SF Chronicle's 2006 Top 100 Restaurants list
- Robert Lauriston Apr 2, 2006 04:36 PM
Changes from last year:
Citizen Thai and the Monkey
Kabuto A&S (closed)
re: Niki Rothman
Close! It was SF Weekly, not the Guardian. And he wasn't mentioned as a
"crony", but "colleague". She used that word because Robert's now one of
the freelance reviewers for the Weekly.
It's great to see a lot of hard work here turning into a professional
gig. But "foodie"?!? Oh the shame! :)
Actually I've been a full-time professional writer for 15+ years.
I hadn't done any restaurant reviews recently, but only because the right gig hadn't come along. Bill Wyman offered me full-time jobs several times when he was editing that section, but at the time I couldn't afford the cut in salary. The 15 columns a year of this gig are about as much as I can handle on top of my day job and still have a life.
re: Frosty Melon
I am a new follower of Bauer and SF food reviews (though not new at eating out and loving food). Are his articles to be considered as food only reviews? I am younger, in my early 20's, and when I think about food and dining I think about so many other variables than noise level, banquet capacity and the taste of food. Service is very much integrated in my thoughts as well as value. A high price meal would not be an issue if I knew the money were well worth it.
I feel as though the top 100 is nothing more than citysearch's home page with a bit more info. I do love that the best dishes are included in the write up, but I need more information about these restaurants. It is almost unhelpful this article.
I hope I do not come off as too critical. I do love it and love having these areticles, I just personally need more info.
If you go to the on-line list that Robert linked and click on the restaurant's name it will link you to Bauer's review history. In some cases the comprehensive review is pretty old but it would be a lot of work to rewrite full reviews for all 100 restaurants every year.
Best to use the top 100 as a starting point, and then search the web, chowhound, food blogs and other publications for more information.
Michael Bauer quite definitely takes a broad focus in his reviews. He likes upscale decor, fancy linens, and polished service--wrote a whole article once on the decor and furnishings at Michael Mina.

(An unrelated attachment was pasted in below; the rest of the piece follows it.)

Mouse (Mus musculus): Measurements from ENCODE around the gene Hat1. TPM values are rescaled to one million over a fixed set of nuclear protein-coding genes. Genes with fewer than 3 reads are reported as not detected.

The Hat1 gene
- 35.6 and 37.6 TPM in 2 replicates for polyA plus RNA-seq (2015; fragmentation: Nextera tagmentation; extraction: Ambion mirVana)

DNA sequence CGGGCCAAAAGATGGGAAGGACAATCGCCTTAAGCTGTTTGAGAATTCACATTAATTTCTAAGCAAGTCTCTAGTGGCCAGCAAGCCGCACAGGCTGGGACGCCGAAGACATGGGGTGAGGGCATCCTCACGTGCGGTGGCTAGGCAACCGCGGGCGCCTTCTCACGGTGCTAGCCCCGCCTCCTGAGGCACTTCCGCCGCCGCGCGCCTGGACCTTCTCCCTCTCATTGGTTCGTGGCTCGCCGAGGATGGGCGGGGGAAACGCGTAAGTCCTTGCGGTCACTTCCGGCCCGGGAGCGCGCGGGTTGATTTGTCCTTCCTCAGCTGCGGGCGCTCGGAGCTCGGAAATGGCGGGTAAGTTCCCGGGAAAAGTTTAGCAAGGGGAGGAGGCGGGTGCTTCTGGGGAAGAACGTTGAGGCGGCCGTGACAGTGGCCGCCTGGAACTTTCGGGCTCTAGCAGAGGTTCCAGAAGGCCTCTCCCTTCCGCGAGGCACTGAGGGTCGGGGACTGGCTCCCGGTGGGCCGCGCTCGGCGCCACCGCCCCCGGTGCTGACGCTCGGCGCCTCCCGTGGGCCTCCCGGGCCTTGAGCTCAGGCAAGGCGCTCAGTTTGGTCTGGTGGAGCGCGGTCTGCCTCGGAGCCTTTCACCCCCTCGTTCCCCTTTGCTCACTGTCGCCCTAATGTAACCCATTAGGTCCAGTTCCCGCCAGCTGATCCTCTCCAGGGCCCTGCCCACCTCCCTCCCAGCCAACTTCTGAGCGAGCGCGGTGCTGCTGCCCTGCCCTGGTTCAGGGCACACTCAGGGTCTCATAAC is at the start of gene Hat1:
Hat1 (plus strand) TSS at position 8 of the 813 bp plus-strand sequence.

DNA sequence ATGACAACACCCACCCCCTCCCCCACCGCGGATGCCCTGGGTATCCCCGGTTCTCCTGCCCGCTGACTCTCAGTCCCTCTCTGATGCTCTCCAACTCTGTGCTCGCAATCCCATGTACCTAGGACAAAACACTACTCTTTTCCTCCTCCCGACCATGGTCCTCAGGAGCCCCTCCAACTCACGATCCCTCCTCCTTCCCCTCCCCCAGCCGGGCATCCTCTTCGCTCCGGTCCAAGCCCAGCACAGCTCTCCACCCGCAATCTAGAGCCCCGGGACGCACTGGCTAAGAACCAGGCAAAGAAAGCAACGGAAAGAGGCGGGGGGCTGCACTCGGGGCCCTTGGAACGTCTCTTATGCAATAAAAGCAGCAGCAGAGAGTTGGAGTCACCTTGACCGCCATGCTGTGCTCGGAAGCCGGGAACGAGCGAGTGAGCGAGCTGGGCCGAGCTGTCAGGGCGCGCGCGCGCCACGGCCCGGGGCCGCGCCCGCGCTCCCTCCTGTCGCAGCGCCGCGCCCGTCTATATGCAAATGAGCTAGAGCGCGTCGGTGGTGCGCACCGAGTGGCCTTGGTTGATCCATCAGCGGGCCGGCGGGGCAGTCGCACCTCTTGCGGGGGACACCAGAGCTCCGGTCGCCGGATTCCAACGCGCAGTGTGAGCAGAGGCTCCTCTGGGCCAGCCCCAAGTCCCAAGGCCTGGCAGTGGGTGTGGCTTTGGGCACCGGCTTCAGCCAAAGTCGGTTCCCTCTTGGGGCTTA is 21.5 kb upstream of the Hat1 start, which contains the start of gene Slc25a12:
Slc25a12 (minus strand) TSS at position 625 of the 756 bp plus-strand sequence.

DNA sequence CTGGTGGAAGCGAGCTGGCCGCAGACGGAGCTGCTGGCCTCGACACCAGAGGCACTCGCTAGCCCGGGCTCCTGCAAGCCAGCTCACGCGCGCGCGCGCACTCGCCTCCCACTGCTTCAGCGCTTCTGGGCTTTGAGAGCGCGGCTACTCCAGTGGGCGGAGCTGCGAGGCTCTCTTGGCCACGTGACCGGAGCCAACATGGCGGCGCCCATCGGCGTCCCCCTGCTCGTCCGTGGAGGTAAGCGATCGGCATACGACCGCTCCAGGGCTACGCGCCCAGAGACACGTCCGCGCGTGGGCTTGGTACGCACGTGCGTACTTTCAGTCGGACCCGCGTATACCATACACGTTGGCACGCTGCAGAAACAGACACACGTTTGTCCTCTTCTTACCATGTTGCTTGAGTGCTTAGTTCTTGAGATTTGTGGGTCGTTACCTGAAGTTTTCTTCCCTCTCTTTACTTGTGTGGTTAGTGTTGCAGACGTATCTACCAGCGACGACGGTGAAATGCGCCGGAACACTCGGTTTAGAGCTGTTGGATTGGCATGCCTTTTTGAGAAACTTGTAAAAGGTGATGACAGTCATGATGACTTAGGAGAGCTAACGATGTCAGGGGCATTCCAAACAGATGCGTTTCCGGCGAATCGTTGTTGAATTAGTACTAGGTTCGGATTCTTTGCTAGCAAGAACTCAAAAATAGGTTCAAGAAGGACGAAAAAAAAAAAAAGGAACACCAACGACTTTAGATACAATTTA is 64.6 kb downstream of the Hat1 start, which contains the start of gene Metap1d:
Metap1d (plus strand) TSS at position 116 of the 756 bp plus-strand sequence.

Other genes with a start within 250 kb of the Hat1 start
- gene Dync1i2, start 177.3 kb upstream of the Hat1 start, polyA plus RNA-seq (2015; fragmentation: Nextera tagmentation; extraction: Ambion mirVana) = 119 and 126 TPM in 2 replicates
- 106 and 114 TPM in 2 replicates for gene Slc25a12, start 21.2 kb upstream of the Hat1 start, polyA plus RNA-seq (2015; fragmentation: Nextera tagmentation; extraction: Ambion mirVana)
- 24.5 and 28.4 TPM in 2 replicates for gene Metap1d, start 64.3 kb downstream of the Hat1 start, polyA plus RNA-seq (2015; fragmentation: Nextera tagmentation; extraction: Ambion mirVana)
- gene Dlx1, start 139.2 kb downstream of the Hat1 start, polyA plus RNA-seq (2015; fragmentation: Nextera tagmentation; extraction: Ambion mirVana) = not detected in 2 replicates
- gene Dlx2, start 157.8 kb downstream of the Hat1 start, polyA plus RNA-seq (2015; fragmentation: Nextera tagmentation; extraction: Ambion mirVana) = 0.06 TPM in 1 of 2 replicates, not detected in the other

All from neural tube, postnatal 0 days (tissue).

A place with consistently great food and so-so service etc. can still get fairlyhigh marks, but he tends to let the other reviewers handle those places.
i know of many people in the restaurant industry who consider him a joke - and very publicly so. There was an article written about him a number of years ago in San Francisco Magazine about his lack of credentials, bad writing skills and long list of enemies in the business.
he has been known to make reservations under his own name - a huge no-no, as well as making his presence very known when he is eating. Sitting in the front room with a large group of people, wearing loud clothing and going with other "celebrity" friends in the business. Whereas other well-reputed restaurant critics will go to restaurants under pseudonyms and in disguise.
I mean -- just read his articles! They are written in the narrative voice that a first-time writer might have -- certainly not one that is possessed by the head of the food section in the Sf Chronicle. Compare and contrast an article written by him - and an article written by Frank Bruni. As a San Francisco resident, i find his position in power insulting!
As far as his choices for the Top 100 - i agreed with some, and others angered me.
Limon - i had an absolutely horrible experience there, and i've read many accounts in this forum about their disappointments as well.
Cesar - i personally don't like the restaurant - due to its "small plates" which tend to be very overpriced for what you're getting.
Mr. Bauer has repeatedly clamined that "Chow" is one of the best restaurants in the city - but i find the menu spreading itself too thin and trying to please everyone, but not really doing anything well.
there are many restaurants which he has written scathing reports about, and not quite specified what it was that he disliked about them other than minor decor issues and bad reactions to service.
Everyone in the industry knows that Michael Bauer LOVES chicken and mashed potatoes - so restaurants have been known to have both of those items on during their first few opening menus - when all critics flock to restaurants.
Although i do agree with some of his picks, i think he tends to veer towards trends and will like certain restaurants because they treat him like a star.
re: Frosty Melon
Well, all three Chows made this year's top 100.
And there's this from his 1997 review:
"That oven turns out some of the best pizza anywhere."
"The food, with the price factored in, is some of the best in the city."
"The thick hamburger ... also rivals the best in the city"
"I remember fondly one of the best dishes I had at Stars on a recent
visit, and I found something similar at Chow for far less than half the price"
People in the restaurant business spread rumors like that about all high-profile restaurant critics.
I'm sure Bauer is occasionally recognized and given special treatment as a result--seems likely that happened at La Suite, which he dropped from the list this year.
I don't find the stories of his making reservations under his own name creditable. That would be a blatant violation of the paper's policy, "Chronicle critics make every attempt to remain anonymous."
re: Robert Lauriston
I work in the business and can say that the times Bauer has come into our restaurant it has been under another name. The thing is most restaurants have his photo and keep an eye out for him. M. Bauer is also pretty consistent in mentioning if the people in the restaurant recognize him, which seems pretty fair of him.